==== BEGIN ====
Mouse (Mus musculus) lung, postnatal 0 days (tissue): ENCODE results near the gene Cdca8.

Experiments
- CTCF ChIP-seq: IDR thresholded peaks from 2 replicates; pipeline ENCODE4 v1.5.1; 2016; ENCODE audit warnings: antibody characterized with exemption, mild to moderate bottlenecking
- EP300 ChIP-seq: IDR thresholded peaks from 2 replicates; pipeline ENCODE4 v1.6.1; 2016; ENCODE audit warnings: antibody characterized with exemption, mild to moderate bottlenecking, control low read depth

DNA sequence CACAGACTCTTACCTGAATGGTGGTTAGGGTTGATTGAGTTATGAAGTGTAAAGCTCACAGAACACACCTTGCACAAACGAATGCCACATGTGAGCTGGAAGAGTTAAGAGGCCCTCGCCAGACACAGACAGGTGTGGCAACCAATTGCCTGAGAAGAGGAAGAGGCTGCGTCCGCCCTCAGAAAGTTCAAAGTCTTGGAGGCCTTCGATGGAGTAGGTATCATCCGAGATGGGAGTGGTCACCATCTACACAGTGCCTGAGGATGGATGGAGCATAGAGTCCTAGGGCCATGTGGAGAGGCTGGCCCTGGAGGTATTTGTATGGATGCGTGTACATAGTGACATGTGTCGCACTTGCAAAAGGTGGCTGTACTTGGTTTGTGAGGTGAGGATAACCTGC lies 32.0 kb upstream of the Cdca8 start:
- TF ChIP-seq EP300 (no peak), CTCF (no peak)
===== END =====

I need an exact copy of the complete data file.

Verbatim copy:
Mouse (Mus musculus) lung, postnatal 0 days (tissue): ENCODE results near the gene Cdca8.

Experiments
- CTCF ChIP-seq: IDR thresholded peaks from 2 replicates; pipeline ENCODE4 v1.5.1; 2016; ENCODE audit warnings: antibody characterized with exemption, mild to moderate bottlenecking
- EP300 ChIP-seq: IDR thresholded peaks from 2 replicates; pipeline ENCODE4 v1.6.1; 2016; ENCODE audit warnings: antibody characterized with exemption, mild to moderate bottlenecking, control low read depth

DNA sequence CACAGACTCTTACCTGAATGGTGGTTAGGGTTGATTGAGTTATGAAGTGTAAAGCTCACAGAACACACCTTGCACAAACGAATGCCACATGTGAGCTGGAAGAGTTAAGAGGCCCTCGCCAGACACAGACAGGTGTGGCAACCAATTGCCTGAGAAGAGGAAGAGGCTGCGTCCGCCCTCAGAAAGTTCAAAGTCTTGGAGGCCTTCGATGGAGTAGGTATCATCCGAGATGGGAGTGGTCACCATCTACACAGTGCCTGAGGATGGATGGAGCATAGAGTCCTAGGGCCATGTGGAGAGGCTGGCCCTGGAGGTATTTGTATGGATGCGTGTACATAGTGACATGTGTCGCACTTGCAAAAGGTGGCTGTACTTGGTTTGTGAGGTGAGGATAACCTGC lies 32.0 kb upstream of the Cdca8 start:
- TF ChIP-seq EP300 (no peak), CTCF (no peak)